Some channels, like #politics on efnet were true cesspools.
In contrast, my later experience with FreeNode has been consistently helpful on virtually every channel I've been to, except for #paludis, which really was full of jerks. I've seen trolls maybe once every year or two on FreeNode and they've been swiftly dealt with, rarely to be seen again.
I guess your mileage will vary depending on which channels and networks you visit, though.
Internet was a fun place when enthusiasts had their own websites written in cgi/perl/asp back in the day, and sharing was caring.
I think this is why people praise ham radio community because it never went mainstream. Pick any sport that is niche, it is similar.
And we replaced it with corporate things like facebook messenger/discord where you're the product.
No more netsplits. I can't remember the last time I couldn't send a message because of a technical reason.
But I do miss the culture of the old net and IRC. These days only small islands of it remain.
The command that generated the list:
grep -v -c '(\-\->.*has joined|<--.*has left).*#' $WEECHAT_HOME/logs/irc.*.[#]*.weechatlog \
| tr ':' ' ' \
| sort -n -k 2 -r \
| sed -e 's#.*irc\.##' -e 's#\.weechatlog##' \
| grep -v "#channel-i'd-rather-not-show" \
| sed 30q \
| curl -F 'clbin=<-' https://clbin.com
Archived paste: https://archive.li/4OMf3 and
2020-02-15 06:55:32 kichimi that post
2020-02-15 06:55:35 kichimi was made by you
2020-02-15 06:55:40 kichimi and i wanted to say hi
2020-02-15 06:55:45 Seirdy hai
2020-02-15 06:55:51 kichimi because i love seeing rizon repped
2020-02-15 06:56:00 kichimi but you didnt put a disclaimer in your post saying rizon was the most toxic network on the internet
We're not all assholes. Just most of us.
There were so many people on it that there was a legit problem identifying who was who (i.e. nicknames != real names). I eventually made a page linking IRC nicknames to profiles.
Looking back on it now, if I had had more vision, in a parallel universe, I would have replicated this experience to other areas schools in the region.. then state, then country then....?
Oh well :)
I know exactly what you mean. I've gone from one tight knit community to another. In the between time I've either taken short breaks or been hanging out on freenode.
Right now I'm lucky enough to be in a tight clique of people with a private server.
Some of them have been on IRC for as long as it has existed. Most of us also meet IRL regularly.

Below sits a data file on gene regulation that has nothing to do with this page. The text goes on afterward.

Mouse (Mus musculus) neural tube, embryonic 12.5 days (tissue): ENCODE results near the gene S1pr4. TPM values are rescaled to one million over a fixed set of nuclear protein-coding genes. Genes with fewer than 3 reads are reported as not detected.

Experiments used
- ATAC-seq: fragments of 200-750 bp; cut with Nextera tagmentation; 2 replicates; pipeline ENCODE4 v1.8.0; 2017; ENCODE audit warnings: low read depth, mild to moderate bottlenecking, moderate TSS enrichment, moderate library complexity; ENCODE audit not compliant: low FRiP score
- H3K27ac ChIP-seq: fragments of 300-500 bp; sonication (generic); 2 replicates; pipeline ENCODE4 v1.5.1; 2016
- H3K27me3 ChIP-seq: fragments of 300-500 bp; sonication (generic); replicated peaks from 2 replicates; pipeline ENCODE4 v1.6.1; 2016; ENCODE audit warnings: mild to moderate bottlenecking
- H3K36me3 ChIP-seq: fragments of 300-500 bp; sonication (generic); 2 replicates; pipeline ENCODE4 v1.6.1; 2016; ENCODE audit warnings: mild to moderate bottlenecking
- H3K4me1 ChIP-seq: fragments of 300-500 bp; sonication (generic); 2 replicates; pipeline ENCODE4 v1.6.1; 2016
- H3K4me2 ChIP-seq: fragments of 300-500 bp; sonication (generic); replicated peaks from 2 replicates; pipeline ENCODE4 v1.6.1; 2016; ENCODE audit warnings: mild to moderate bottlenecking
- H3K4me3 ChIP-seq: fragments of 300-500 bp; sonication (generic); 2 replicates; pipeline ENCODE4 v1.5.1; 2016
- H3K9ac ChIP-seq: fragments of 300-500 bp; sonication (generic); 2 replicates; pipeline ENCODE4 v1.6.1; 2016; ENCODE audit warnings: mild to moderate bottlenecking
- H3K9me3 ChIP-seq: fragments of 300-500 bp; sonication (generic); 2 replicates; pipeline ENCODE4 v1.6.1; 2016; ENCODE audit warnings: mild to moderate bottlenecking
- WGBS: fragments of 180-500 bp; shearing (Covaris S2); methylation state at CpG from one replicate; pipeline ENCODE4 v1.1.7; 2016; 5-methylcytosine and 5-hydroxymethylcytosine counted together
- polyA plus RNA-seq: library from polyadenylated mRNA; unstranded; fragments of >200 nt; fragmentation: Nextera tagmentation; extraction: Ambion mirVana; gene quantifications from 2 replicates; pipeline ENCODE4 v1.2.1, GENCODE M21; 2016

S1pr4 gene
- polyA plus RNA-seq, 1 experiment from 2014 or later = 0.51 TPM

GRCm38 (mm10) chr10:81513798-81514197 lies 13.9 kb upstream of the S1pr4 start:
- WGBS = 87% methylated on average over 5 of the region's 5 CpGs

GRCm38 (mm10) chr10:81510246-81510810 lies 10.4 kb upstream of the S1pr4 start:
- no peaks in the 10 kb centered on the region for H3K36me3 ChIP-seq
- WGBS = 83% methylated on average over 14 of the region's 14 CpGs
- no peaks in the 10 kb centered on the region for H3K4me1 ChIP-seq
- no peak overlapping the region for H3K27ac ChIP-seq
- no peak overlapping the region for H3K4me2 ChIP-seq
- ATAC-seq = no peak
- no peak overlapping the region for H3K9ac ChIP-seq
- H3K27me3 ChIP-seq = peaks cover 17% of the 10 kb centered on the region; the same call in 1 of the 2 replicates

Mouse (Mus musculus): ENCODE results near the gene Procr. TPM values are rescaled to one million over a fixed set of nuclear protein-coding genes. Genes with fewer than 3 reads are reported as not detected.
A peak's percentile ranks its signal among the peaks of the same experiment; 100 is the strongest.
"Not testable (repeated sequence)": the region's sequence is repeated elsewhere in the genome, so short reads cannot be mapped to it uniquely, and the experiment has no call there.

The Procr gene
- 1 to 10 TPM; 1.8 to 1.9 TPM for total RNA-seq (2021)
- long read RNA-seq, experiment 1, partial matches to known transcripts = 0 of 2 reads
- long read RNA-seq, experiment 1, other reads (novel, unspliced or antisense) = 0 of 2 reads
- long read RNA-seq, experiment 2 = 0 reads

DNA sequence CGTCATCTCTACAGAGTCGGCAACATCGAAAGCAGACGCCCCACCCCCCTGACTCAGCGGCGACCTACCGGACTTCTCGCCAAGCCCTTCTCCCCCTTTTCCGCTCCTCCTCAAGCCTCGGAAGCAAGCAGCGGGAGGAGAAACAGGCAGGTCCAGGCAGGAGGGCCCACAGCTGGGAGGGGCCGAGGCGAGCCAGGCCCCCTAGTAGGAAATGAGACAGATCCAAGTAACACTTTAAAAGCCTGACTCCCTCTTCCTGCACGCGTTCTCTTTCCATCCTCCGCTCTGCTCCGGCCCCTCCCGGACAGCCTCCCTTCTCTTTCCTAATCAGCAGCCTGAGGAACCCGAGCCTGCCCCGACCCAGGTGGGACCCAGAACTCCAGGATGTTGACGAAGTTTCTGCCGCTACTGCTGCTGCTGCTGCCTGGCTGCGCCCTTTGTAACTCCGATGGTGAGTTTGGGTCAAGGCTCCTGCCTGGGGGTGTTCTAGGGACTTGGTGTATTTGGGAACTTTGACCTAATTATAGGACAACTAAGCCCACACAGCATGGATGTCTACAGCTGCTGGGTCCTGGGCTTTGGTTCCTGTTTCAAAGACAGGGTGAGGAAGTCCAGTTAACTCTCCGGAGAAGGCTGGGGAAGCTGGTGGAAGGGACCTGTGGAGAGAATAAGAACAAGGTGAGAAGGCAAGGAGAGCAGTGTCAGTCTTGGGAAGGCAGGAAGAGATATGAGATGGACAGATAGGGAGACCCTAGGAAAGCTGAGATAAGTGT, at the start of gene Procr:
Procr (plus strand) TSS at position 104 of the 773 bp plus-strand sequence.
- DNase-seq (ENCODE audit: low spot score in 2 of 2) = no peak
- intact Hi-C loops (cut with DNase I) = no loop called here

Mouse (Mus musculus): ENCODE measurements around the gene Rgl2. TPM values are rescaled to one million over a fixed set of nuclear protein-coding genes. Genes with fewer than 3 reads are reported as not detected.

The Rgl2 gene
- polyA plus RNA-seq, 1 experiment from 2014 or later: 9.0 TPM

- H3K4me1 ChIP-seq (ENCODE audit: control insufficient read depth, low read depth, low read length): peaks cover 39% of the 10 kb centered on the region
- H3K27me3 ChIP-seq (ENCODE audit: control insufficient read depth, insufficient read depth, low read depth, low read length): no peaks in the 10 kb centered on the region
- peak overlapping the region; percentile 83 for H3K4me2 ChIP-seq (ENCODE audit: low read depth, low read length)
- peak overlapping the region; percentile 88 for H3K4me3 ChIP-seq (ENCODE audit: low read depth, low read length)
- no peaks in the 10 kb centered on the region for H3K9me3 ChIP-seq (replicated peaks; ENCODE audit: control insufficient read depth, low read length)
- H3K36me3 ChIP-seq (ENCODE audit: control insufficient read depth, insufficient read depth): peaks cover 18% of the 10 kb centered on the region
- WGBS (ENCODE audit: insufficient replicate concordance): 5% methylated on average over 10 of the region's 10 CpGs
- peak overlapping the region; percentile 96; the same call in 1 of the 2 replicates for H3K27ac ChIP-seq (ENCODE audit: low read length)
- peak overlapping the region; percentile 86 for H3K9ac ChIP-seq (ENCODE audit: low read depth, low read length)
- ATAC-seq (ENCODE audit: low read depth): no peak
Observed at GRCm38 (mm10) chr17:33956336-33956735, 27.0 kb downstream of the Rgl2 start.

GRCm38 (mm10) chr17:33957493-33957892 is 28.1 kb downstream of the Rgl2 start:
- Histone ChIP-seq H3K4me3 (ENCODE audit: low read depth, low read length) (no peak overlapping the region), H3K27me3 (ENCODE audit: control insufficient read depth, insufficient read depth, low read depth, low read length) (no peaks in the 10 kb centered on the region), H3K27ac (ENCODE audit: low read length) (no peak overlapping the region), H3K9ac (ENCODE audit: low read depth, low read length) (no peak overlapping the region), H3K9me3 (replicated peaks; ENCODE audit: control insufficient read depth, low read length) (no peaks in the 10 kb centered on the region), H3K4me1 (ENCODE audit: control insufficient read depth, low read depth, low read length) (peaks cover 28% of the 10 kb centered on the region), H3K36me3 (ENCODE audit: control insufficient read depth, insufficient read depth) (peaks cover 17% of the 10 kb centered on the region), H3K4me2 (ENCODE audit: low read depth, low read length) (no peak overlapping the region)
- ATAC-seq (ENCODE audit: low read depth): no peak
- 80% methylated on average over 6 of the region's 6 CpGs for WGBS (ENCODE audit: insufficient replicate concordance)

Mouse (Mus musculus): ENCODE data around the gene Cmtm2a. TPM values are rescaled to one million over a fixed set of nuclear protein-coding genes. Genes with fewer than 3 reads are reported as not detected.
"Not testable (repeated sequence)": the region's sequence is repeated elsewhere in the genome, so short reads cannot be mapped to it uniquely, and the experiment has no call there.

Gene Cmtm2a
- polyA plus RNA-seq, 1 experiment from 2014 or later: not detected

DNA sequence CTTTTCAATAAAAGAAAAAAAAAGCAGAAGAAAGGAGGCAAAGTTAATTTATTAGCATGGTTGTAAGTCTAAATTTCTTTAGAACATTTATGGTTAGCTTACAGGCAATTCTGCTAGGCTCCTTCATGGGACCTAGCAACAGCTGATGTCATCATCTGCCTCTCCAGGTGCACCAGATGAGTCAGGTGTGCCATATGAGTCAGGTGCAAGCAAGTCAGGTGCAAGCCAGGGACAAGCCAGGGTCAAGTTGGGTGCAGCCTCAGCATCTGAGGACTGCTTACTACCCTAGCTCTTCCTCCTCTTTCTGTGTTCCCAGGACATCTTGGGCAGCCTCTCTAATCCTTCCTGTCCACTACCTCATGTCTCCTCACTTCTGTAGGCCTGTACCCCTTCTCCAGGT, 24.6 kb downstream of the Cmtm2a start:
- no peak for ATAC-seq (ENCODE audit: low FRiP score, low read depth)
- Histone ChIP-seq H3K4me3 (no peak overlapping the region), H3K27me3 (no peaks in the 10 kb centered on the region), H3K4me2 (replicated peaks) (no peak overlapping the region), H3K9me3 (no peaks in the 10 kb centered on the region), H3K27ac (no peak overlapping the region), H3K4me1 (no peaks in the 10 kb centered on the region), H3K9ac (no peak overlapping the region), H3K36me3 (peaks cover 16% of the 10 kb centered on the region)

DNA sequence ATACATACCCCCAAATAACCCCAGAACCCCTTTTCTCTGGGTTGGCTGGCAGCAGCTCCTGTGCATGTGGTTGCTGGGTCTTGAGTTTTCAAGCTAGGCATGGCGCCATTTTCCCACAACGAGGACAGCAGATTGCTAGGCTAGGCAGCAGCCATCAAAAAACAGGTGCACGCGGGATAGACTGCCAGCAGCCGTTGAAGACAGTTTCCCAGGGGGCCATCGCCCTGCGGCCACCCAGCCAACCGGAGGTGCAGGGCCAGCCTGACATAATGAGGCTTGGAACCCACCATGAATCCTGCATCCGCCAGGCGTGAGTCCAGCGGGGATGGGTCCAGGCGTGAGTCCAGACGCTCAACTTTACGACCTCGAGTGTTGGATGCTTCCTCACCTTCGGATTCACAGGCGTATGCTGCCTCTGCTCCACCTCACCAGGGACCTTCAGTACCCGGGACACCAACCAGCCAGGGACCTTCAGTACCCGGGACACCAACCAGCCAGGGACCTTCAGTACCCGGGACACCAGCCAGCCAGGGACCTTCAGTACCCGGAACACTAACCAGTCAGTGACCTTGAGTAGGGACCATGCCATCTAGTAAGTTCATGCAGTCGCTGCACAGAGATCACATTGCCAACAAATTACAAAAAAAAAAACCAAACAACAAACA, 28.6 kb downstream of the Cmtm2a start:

If you find like minded people IRL you can start up IRC again.
Edit: Speaking of freenode. Just a few years ago I remember having a lot of fun in the wolf game channels with random strangers. It felt like the 90s again.
Of course, it's hard to find out about these channels. IME it takes time to find the small channels (or the small networks, there are many networks tiny enough for nobody to know about unless they've been invited). Try starting with a large channel and eventually you'll find out about smaller and smaller channels. Some larger projects on Freenode are also big enough to have -offtopic channels, which can easily become their own communities.
Keep in mind that a 24/7 connection is basically essential, get a bouncer or use something like IRCCloud.
I'm still using it for my day to day. ;-)
Though I'm no longer on the traditional large help channels on freenode (or dalnet before it ) to be fair.
Anyways, check us out if you want, more people is always a plus: https://irc.orderofthetilde.net/
I also miss ytalk, which shared each character you typed as you typed it. I used ytalk with my spouse a lot while we were dating.
MIT Zephyr inspired. Bought by Dropbox then divested.
So, maybe the reason that you don't feel it's the same vibe is not only because technology has changed, but also because you have changed. I also have fond memories of my IRC time in the 90s, but I believe I'm looking at them with rose-colored glasses and not everything was as amazing as I remember it to be.
I still believe that #csharp on freenode is the main reason why I pursued .NET as a career choice. As far as channels go, they were by far the most helpful when starting out, and they never made me feel like an idiot for not knowing something. Most importantly, the channel was alive. There are so many channels out there with hundreds of users online and zero conversation.
The other day I tried to join a Rails IRC channel to ask about Action Mailbox, and when I saw the quiet channel I decided to ask a question and lurk. In 24 hours, the only messages sent were from people looking for help, and then leaving.